One of the most important steps for marketers to take is to move away from thinking and talking about email campaigns as a “blast” to an anonymous audience. Email is a good way to connect with customers individually, so businesses should think of email as more of a one-on-one conversion tool.
To develop those segmented lists, one strategy could be to ask what people are most interested in reading when they opt in. Some companies also maintain separate lists based on which channel recipients used to sign up.
3. Getting caught in the spam filter
Just because someone signs up to receive your emails doesn’t mean they’ll ever actually get anything that you send. Many emails end up stuck in recipients’ spam filters because marketers don’t understand how those filters work.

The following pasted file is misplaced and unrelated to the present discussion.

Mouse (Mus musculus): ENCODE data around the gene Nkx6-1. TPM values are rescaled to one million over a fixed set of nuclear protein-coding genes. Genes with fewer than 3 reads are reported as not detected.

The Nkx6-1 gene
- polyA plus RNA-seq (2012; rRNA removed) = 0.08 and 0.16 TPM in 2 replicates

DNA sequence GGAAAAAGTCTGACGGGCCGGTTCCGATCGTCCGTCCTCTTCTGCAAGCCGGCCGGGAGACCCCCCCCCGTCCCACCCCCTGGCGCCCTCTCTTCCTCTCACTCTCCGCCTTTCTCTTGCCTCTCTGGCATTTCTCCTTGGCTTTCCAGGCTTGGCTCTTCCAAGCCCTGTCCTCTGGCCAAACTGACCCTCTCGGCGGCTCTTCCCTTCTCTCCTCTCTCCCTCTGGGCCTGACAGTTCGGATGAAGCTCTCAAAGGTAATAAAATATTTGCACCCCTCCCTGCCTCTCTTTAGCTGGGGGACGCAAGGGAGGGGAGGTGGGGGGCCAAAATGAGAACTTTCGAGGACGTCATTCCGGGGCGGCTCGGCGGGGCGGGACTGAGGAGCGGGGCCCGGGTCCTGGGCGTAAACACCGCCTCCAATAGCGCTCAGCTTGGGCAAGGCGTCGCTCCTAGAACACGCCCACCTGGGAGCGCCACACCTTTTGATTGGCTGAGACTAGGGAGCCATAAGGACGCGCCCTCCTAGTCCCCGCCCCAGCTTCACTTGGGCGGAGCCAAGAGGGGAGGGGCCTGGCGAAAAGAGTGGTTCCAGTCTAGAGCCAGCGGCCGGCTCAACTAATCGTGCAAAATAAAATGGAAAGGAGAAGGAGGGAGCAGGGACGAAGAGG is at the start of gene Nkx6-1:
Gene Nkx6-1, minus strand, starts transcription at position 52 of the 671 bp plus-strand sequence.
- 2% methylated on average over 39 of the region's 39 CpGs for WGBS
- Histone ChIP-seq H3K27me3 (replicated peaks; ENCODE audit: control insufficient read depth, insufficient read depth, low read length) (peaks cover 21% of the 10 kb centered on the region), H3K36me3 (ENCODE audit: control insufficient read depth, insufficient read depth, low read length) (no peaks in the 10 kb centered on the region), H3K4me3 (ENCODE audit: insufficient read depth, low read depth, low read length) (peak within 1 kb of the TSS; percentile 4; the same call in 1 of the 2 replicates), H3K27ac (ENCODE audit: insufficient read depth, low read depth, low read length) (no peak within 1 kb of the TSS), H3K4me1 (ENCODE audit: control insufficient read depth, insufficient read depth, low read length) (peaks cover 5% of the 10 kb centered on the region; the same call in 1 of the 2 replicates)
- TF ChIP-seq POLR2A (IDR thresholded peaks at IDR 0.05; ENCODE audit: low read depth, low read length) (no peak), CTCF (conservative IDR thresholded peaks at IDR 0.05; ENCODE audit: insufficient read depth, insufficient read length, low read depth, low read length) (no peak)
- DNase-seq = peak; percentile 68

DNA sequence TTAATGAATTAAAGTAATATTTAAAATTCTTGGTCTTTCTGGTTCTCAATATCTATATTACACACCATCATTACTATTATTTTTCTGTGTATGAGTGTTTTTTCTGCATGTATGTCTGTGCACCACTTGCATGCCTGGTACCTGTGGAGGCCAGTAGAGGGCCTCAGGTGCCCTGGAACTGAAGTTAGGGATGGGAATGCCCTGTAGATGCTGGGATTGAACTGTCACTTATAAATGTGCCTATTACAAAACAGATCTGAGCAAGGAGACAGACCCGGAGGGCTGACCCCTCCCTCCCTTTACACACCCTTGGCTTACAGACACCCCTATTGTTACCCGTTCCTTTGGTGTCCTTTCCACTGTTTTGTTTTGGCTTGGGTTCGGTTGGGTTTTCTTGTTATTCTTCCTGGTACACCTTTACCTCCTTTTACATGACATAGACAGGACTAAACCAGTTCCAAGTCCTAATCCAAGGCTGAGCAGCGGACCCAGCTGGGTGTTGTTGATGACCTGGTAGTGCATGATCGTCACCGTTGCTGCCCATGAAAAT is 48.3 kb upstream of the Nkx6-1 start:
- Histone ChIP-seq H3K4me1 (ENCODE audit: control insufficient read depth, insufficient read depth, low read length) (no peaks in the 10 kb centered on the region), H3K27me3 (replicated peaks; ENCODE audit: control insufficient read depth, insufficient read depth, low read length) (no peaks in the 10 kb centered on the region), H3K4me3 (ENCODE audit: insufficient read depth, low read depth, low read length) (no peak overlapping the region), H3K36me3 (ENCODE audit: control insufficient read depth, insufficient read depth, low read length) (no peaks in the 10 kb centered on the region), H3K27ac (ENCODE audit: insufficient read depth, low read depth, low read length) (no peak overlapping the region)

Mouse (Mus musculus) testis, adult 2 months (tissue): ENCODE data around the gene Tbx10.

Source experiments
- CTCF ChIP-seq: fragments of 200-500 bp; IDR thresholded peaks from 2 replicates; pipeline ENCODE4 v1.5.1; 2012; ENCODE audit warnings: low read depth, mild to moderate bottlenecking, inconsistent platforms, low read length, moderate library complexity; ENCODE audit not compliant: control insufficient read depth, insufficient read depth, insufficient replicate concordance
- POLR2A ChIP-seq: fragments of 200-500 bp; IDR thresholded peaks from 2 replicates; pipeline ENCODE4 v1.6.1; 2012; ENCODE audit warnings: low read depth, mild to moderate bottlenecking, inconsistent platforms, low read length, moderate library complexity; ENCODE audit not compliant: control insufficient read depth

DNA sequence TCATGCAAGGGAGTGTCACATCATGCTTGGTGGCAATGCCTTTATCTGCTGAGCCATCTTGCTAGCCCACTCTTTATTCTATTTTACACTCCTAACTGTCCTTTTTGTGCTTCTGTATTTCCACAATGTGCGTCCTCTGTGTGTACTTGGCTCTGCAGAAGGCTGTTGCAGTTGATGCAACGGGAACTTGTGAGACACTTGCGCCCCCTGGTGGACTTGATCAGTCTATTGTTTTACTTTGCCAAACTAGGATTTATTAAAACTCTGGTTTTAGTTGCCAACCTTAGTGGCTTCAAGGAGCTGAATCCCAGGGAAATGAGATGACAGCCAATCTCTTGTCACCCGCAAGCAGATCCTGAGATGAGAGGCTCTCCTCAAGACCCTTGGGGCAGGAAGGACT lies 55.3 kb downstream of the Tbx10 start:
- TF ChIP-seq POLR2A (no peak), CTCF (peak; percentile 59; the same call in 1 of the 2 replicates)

And you can hope as much as you want that people will add you to their address book after they opt in to ensure the messages are delivered, but the fact is that most people don’t do that.
Today’s spam filters are complex and it’s easy to trigger them by accident. Marketers should pay particular attention to their subject lines. While all filters have their own algorithms and behave differently, here are some of the most common reasons subject lines get blocked, according to Charles Wallace, Director of Marketing for Frost & Sullivan’s Events Division:
1. Using too many capital letters compared to lowercase letters
2. Repeating too many capital letters in a row
3. Including words with gaps in between letters (for example, “s*a*l*e”)
4. Repeating letters and/or symbols
5. Overusing special characters like $, #, %, ?, !, etc.
6. Using a special character to start the subject line
7. Using too many punctuation marks